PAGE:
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The Digital Euro should only arrive in 2-4 years according to ECB president

Photo of: Nathan VDH
by Nathan VDH

The impatients will have to continue to wait. The president of the European Central Bank, Christine Lagarde, estimates that a digital version of the euro will only be issued in 2 to 4 years.

The European Central Bank, the ECB, recently set the tone on the urgency, or not, to launch a digital currency or MDBC. Its October report on the digital euro was not clear-cut. A decision on a proposed issue will not be made before 2021.

And even if the central bankers and political decision-makers finally agree on the interest of a CBDC, it will not land in the wallets of EU citizens anytime soon. In a virtual conference with the Fed and the Bank of England, the ECB President sets a distant horizon.

According to Christine Lagarde, a digital euro could be launched within the next 2 to 4 years. And this is only a hypothesis, not an official announcement. “We could well go in this direction,” says the head of the ECB.

“My intuition is that it will come,” she adds. An intuition that is far from being isolated, even if the accompanying calendar is still particularly vague. The governor of the Central Bank of Finland sees a “very likely” issue in the next decade.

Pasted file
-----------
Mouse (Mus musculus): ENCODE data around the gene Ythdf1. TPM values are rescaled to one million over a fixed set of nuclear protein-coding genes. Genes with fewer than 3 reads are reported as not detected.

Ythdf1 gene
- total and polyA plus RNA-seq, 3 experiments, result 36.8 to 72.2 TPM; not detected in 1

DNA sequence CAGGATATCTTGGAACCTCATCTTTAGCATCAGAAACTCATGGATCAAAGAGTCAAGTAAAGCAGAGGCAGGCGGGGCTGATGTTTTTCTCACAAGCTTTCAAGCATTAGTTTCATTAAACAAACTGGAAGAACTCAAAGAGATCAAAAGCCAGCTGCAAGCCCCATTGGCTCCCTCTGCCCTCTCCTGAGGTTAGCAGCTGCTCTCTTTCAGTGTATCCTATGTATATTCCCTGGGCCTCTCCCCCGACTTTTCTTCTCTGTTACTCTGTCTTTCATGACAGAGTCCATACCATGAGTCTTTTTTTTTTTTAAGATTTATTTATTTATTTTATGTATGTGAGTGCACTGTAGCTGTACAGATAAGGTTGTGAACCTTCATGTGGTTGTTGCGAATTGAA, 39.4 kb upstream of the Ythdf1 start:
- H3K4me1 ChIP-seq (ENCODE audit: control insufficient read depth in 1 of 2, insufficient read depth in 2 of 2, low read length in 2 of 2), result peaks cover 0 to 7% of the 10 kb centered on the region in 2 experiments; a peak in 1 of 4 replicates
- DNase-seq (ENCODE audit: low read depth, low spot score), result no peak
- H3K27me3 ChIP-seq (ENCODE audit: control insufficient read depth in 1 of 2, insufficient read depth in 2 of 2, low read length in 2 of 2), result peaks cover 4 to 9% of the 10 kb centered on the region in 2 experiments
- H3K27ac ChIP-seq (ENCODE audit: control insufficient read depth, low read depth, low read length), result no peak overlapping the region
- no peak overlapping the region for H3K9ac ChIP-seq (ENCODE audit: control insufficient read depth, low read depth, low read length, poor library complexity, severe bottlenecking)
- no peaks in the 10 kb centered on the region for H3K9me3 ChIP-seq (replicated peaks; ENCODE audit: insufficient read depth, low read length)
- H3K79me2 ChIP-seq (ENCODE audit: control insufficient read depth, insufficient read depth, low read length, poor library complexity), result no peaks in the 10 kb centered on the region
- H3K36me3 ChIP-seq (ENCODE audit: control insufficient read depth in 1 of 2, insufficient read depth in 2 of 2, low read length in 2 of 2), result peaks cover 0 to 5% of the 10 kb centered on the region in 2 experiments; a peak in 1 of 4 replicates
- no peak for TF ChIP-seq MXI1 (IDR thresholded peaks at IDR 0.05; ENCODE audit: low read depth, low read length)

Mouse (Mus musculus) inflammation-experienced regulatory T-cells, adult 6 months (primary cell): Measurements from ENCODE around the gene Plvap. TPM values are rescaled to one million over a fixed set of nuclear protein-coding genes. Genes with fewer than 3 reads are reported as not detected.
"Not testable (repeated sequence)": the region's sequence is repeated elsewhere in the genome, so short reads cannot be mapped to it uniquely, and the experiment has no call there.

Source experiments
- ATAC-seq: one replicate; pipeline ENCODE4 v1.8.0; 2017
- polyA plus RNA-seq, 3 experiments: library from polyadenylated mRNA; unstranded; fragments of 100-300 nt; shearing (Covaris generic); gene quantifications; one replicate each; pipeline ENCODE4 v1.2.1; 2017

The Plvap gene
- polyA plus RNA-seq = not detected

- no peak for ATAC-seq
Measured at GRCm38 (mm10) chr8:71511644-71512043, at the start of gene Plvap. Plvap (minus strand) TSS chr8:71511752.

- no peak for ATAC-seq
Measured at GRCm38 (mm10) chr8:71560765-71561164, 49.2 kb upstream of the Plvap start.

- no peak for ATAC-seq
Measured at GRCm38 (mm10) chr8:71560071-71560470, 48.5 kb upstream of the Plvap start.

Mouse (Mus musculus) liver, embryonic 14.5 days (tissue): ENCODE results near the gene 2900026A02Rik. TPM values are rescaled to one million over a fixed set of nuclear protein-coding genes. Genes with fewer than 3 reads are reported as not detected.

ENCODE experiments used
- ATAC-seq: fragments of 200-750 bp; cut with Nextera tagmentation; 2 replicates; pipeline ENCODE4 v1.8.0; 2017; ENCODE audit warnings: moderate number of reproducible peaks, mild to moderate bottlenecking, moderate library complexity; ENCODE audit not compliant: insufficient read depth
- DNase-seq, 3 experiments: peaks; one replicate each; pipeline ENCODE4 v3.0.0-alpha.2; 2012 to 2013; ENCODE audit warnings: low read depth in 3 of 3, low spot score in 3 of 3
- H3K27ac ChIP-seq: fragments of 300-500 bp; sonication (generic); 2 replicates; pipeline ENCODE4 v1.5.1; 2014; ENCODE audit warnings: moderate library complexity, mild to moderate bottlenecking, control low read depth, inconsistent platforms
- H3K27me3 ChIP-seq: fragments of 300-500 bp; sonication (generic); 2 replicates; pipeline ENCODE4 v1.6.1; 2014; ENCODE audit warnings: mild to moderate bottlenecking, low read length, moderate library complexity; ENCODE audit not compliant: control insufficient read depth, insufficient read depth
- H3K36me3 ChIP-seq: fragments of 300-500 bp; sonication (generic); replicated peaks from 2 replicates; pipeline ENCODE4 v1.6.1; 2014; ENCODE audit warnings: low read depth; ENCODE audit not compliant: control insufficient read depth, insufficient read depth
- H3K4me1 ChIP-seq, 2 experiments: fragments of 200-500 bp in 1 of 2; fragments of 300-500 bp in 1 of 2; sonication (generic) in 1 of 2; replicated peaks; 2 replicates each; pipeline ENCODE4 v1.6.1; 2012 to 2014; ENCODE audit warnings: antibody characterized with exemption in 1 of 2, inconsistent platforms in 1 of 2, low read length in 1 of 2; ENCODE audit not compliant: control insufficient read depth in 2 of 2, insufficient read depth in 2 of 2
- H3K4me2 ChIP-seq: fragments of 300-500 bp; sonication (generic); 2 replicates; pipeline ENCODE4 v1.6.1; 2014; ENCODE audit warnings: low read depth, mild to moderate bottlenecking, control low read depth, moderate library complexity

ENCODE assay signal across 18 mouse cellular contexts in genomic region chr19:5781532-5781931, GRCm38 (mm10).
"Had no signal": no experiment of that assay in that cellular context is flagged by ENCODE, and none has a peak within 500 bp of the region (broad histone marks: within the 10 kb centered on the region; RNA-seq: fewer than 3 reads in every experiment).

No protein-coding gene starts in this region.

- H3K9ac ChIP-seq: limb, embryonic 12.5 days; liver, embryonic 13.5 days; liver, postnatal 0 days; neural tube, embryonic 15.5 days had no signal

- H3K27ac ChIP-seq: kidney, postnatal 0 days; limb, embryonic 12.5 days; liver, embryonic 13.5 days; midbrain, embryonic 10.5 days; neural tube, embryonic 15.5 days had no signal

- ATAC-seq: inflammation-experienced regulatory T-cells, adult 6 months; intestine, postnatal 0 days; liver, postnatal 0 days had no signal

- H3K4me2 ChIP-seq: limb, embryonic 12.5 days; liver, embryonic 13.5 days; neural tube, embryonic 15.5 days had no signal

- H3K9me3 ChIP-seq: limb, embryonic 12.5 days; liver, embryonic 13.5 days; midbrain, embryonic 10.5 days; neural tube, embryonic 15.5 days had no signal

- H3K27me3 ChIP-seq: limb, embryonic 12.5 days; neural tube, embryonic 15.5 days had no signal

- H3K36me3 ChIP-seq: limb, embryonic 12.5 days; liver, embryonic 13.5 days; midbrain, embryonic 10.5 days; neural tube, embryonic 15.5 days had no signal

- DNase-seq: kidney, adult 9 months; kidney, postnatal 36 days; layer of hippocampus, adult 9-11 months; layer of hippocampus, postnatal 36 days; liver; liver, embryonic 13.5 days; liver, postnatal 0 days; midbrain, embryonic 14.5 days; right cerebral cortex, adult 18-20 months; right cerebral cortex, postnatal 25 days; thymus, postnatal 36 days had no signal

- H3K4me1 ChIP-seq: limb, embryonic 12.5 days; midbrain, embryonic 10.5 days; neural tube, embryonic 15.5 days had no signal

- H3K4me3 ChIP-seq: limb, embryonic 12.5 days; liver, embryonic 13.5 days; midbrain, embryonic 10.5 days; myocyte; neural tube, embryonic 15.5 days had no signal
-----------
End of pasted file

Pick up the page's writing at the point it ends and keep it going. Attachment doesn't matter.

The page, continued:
Why so much time and caution on the subject of central bank currencies? Is it, once again, a European peculiarity and a fear of being left behind in the international race?

For Christine Lagarde, designing a digital euro simply takes time. Technological complexity is not the main issue for CBDCs. It is also necessary to provide protection against money laundering and prevent the financing of terrorism,” she stresses.

The President of the ECB also reminds us that if China seems to be on the verge of launching an e-Yuan today, it has been working on this project for several years. Like the United States, Europe does not intend to race and rush.

“If Europe is going to facilitate cross-border payments, we should explore it,” the EU leader insists, however. However, as she already stated earlier, the digital euro is not intended to replace cash. On the contrary, Lagarde sees it as a “complement” more than a substitution.